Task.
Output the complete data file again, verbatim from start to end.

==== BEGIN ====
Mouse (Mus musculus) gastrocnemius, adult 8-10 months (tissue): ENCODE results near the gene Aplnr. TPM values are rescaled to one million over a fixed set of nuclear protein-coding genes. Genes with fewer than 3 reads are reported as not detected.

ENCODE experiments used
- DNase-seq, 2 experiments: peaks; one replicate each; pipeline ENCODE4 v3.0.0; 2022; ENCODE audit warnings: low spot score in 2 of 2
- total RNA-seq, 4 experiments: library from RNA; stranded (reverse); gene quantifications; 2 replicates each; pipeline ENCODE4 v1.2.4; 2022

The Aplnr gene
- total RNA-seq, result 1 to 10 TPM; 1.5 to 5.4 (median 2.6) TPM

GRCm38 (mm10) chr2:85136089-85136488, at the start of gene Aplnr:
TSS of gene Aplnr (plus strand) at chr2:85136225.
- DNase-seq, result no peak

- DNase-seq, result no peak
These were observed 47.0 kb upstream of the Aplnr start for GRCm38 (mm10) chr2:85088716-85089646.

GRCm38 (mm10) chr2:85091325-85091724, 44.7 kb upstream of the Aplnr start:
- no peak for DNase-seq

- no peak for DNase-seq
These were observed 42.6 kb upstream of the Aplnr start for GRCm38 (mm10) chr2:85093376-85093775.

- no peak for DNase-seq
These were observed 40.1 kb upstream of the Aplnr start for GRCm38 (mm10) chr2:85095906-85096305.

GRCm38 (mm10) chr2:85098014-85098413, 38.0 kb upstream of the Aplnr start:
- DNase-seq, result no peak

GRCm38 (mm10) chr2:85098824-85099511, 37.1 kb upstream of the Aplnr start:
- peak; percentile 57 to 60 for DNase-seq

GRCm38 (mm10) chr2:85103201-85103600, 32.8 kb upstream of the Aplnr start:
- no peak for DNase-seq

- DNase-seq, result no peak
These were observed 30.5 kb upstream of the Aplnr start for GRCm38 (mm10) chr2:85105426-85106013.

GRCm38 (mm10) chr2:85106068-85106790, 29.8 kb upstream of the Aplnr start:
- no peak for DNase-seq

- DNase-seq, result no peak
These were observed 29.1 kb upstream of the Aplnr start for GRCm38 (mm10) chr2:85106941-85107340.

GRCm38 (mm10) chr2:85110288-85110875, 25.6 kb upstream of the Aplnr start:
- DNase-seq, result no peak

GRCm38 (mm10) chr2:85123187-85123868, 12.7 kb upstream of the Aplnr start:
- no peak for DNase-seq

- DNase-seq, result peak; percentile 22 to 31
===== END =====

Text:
Mouse (Mus musculus) gastrocnemius, adult 8-10 months (tissue): ENCODE results near the gene Aplnr. TPM values are rescaled to one million over a fixed set of nuclear protein-coding genes. Genes with fewer than 3 reads are reported as not detected.

ENCODE experiments used
- DNase-seq, 2 experiments: peaks; one replicate each; pipeline ENCODE4 v3.0.0; 2022; ENCODE audit warnings: low spot score in 2 of 2
- total RNA-seq, 4 experiments: library from RNA; stranded (reverse); gene quantifications; 2 replicates each; pipeline ENCODE4 v1.2.4; 2022

The Aplnr gene
- total RNA-seq, result 1 to 10 TPM; 1.5 to 5.4 (median 2.6) TPM

GRCm38 (mm10) chr2:85136089-85136488, at the start of gene Aplnr:
TSS of gene Aplnr (plus strand) at chr2:85136225.
- DNase-seq, result no peak

- DNase-seq, result no peak
These were observed 47.0 kb upstream of the Aplnr start for GRCm38 (mm10) chr2:85088716-85089646.

GRCm38 (mm10) chr2:85091325-85091724, 44.7 kb upstream of the Aplnr start:
- no peak for DNase-seq

- no peak for DNase-seq
These were observed 42.6 kb upstream of the Aplnr start for GRCm38 (mm10) chr2:85093376-85093775.

- no peak for DNase-seq
These were observed 40.1 kb upstream of the Aplnr start for GRCm38 (mm10) chr2:85095906-85096305.

GRCm38 (mm10) chr2:85098014-85098413, 38.0 kb upstream of the Aplnr start:
- DNase-seq, result no peak

GRCm38 (mm10) chr2:85098824-85099511, 37.1 kb upstream of the Aplnr start:
- peak; percentile 57 to 60 for DNase-seq

GRCm38 (mm10) chr2:85103201-85103600, 32.8 kb upstream of the Aplnr start:
- no peak for DNase-seq

- DNase-seq, result no peak
These were observed 30.5 kb upstream of the Aplnr start for GRCm38 (mm10) chr2:85105426-85106013.

GRCm38 (mm10) chr2:85106068-85106790, 29.8 kb upstream of the Aplnr start:
- no peak for DNase-seq

- DNase-seq, result no peak
These were observed 29.1 kb upstream of the Aplnr start for GRCm38 (mm10) chr2:85106941-85107340.

GRCm38 (mm10) chr2:85110288-85110875, 25.6 kb upstream of the Aplnr start:
- DNase-seq, result no peak

GRCm38 (mm10) chr2:85123187-85123868, 12.7 kb upstream of the Aplnr start:
- no peak for DNase-seq

- DNase-seq, result peak; percentile 22 to 31